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Muscatine North & South Railroad Company

In the Beginning














In Eastern Iowa, from Minnesota to Missouri, railroad tracks hug the shore along the west bank of the Mississippi River, except for the stretch between Muscatine and Burlington.  From Muscatine southwestwardly, the Chicago, Rock Island & Pacific Railroad (Rock Island Line) follows a straight path through Fruitland, on the Muscatine Island, to a ravine which it follows to the higher prairie ground above the Mississippi River valley.  At the summit the road takes a westerly course through Letts and Fredonia, then crosses the Iowa River to Columbus Junction, just north of Columbus City.  From Columbus Junction, the Burlington, Cedar Rapids & Northern Railroad (BCR&N) proceeds southeasterly along the western shore of the Iowa River to a point at Wapello.  From this place the road takes a southerly course through Morning Sun, Mediapolis, and Latty.  It then reaches the great river again at Burlington.

In 1893, The Mississippi River is crossed by railroads at nine points along the confines of the Iowa border; at Keokuk, by the Carnegie railroad/highway bridge; at Fort Madison, by the Chicago, Santa Fe and California Railroad; at Burlington by the Chicago, Burlington and Quincy RR; at Oakville by the Iowa Central Railway; at Davenport, by the first railroad bridge across the river, owned by the U.S. Government and the Chicago, Rock Island and Pacific RR; at Sabula, by the Chicago, Milwaukee and St. Paul RR; at Dubuque, by the Illinois Central RR.  Muscatine is the only major city in Iowa along that river without a railroad bridge.

With these facts in mind, on February 15, 1893, the Muscatine North and South Railroad Company was organized under the laws of the State of Iowa.  The purpose was to build, own and operate a single or double track railroad from Muscatine east to Chicago, and west to some point on the Missouri River.  It would build a railroad bridge across the Mississippi River at Muscatine to accomplish this feat, and also build and operate branch lines.  The authorized capital was $10,000,000.

The world seems to turn a little slower at the end of the 19th century.  People work hard at providing food and shelter, and do not have the conveniences that will be taken for granted within the next few decades.  During 1893, Grover Cleveland is inaugurated to his second term as President of the United States, following a 4 year term by Benjamin Harrison.  The United States of America is comprised of 44 states, and in the last five years has added six new ones.  The U.S. Branch Mint at Carson City, Nevada will cease production of coins during this year, coins will continue to be produced at Philadelphia, San Francisco and New Orleans, however.  The automobile will be invented in Europe this year, and within the next three decades, it will begin to reduce America's dependence on the railroad as the major means of transportation.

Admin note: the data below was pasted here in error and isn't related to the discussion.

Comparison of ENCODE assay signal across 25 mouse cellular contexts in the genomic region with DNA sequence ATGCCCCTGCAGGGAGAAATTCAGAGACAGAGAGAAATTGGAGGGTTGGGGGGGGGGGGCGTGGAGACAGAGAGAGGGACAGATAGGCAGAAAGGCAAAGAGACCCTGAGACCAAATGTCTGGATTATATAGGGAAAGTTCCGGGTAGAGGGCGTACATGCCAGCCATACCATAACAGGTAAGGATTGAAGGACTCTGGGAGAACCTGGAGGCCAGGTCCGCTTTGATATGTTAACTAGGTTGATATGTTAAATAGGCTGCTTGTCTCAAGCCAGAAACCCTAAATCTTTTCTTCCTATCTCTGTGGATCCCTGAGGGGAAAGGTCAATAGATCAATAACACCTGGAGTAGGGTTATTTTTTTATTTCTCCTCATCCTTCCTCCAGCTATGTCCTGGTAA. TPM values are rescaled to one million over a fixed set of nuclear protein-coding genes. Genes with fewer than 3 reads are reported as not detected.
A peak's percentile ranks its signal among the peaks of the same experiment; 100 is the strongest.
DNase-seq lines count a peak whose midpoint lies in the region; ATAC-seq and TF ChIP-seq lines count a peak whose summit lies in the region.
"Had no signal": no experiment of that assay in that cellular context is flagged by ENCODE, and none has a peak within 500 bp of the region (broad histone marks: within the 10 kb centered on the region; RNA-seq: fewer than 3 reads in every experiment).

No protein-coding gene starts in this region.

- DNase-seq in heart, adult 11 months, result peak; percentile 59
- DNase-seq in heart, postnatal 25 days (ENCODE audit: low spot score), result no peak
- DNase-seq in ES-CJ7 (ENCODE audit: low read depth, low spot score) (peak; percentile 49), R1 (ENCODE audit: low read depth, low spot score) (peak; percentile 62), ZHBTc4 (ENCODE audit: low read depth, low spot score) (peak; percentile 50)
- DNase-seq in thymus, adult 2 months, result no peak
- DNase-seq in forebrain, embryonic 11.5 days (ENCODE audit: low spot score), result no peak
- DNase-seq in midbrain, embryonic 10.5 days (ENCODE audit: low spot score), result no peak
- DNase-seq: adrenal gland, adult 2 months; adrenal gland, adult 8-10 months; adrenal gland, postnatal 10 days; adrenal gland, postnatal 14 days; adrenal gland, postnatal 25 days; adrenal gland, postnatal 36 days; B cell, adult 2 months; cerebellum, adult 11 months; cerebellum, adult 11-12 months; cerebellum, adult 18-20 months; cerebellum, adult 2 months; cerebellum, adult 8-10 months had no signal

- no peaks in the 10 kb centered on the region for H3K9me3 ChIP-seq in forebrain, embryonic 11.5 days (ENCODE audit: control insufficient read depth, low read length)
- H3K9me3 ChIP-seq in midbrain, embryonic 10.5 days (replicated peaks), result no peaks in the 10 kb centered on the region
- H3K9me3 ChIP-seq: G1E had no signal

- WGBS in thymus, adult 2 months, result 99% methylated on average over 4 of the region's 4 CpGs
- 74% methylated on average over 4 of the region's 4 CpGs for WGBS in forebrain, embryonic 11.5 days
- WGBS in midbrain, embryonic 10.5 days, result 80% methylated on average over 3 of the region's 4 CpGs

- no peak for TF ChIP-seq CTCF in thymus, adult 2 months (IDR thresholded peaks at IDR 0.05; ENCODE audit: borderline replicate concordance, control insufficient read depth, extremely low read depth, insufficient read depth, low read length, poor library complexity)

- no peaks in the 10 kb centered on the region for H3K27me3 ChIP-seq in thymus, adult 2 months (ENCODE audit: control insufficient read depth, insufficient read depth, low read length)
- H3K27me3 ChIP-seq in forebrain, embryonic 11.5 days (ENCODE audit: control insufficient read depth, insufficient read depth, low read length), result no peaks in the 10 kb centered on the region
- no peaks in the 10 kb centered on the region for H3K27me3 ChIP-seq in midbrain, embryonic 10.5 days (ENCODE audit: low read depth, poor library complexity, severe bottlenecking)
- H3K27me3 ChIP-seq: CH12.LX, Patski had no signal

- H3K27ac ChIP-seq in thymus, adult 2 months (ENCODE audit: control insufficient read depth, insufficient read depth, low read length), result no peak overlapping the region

Throughout this website, MN&S and MB&S will be used.  Muscatine North & South RR, MN&S, was the name used from 1893 to 1916.  Muscatine, Burlington & Southern RR, MB&S, was the name used from 1916 to 1924.  Five miles of track remained after 1924 as a branch of the line in Muscatine under the name Burlington, Muscatine & Northwestern, BM&NW RR.  Also mentioned are the CB&Q, sometimes called The Q, which is the Chicago, Burlington & Quincy RR; and the CRI&P, Chicago, Rock Island & Pacific RR, also called the Rock Island Line.  Actual newspaper accounts of the history of the road have been used quite extensively, their descriptions provide an entertainment value not found in today's writing.  We hope you enjoy this historical account of the railroad.


The Men and Their Dream - Those individuals responsible for the building of the MN&S, and a brief history of each.
A Great Success - The Kingston Railroad Rally that exceeded all expectations.
Building the Road - Accounting of the facts and obstacles overcame in the construction of the MN&S.
Cost of the New Road - The costs involved and the approximated finished worth.
Last Spike Driven - The ceremonial driving of the final spike.
Our New Railroad - The first published time table and the only one to contest the trackage rights.
The Initial Train - A reprinting of the original article written January 20, 1899 in the Muscatine Journal.
Contact Information - Mailing address, books, and photos available for the Muscatine North & South R.R.

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